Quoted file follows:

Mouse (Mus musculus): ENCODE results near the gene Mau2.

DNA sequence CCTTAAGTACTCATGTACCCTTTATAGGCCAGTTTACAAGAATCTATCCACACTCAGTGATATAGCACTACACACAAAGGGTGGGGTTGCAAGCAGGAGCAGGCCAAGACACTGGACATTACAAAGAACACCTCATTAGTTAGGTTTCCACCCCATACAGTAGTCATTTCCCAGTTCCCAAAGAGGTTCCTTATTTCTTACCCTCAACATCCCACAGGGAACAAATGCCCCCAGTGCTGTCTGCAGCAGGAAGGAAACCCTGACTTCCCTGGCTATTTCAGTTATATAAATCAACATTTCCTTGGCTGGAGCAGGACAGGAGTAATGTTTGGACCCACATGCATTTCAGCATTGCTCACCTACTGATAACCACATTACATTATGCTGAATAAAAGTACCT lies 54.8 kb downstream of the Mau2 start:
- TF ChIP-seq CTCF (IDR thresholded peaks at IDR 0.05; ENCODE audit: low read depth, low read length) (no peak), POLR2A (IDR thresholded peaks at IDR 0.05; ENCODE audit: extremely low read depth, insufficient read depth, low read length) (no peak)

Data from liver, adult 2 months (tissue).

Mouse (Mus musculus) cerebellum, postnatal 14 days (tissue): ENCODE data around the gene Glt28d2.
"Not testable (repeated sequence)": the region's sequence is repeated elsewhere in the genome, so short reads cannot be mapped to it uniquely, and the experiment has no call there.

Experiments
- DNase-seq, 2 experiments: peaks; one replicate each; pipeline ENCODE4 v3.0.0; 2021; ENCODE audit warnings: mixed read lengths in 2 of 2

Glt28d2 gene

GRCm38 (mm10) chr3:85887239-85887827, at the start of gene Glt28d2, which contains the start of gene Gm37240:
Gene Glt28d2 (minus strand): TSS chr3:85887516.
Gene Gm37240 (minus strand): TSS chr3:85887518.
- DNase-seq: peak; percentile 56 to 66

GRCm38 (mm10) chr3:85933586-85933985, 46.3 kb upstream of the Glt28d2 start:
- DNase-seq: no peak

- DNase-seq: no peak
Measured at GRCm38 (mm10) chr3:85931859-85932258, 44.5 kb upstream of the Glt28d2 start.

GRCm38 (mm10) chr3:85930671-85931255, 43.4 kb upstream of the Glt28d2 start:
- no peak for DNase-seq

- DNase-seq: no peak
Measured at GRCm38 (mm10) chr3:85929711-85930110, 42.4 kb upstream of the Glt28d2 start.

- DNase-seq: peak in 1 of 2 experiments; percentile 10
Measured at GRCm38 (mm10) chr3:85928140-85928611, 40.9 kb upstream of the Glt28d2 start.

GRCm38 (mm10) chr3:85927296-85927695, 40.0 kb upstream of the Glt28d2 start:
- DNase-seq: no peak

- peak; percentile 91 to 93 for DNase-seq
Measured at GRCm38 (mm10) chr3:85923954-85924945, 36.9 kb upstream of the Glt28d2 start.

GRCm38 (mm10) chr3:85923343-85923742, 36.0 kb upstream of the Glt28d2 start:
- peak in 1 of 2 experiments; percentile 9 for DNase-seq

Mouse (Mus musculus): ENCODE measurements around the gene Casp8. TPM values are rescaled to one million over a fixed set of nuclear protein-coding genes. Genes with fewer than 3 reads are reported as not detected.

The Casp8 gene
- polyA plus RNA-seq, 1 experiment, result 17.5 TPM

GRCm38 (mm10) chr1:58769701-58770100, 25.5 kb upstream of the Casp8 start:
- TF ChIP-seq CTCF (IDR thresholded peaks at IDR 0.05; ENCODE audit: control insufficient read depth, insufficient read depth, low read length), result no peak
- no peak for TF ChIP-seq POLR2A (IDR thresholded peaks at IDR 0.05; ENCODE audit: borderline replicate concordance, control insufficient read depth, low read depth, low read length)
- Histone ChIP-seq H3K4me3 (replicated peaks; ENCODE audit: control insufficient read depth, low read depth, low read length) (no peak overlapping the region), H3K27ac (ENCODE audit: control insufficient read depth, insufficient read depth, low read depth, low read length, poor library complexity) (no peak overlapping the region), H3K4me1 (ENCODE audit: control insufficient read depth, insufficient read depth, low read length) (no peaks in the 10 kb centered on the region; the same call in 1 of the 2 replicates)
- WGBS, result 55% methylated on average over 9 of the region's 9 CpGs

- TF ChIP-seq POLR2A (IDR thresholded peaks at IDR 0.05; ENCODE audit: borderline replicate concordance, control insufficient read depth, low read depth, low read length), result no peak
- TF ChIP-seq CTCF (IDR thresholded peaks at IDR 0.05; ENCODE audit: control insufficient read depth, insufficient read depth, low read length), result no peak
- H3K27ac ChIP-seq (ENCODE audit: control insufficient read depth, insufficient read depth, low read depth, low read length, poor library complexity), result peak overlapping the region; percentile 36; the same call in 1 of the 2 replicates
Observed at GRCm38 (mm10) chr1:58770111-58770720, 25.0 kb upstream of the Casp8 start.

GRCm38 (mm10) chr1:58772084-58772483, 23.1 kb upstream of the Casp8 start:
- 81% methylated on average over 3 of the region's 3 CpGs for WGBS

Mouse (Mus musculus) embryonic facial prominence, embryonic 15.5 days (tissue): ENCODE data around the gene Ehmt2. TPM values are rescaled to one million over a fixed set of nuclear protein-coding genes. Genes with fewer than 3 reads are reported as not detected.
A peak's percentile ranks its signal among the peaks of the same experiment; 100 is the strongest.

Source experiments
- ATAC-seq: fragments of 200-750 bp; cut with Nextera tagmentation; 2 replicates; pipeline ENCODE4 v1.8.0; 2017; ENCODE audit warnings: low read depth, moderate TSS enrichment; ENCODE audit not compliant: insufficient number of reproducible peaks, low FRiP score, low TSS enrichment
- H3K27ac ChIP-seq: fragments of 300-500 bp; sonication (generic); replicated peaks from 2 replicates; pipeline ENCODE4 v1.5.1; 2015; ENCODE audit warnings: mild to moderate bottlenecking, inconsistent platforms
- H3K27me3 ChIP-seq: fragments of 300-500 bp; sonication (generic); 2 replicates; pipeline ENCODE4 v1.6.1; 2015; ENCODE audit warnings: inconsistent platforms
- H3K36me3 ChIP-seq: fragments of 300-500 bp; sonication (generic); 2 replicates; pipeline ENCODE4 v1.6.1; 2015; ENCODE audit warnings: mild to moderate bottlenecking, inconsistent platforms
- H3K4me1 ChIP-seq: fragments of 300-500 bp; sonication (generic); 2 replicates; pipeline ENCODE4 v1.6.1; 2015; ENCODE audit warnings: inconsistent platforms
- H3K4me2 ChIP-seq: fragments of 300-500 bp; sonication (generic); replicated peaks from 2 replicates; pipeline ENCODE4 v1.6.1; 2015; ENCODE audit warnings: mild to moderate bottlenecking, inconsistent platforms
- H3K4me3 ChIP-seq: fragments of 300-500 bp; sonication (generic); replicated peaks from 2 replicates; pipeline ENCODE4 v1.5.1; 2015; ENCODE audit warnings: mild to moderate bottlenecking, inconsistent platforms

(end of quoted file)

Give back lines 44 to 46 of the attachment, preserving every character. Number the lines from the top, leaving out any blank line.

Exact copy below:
Mouse (Mus musculus) embryonic facial prominence, embryonic 15.5 days (tissue): ENCODE data around the gene Ehmt2. TPM values are rescaled to one million over a fixed set of nuclear protein-coding genes. Genes with fewer than 3 reads are reported as not detected.
A peak's percentile ranks its signal among the peaks of the same experiment; 100 is the strongest.

Source experiments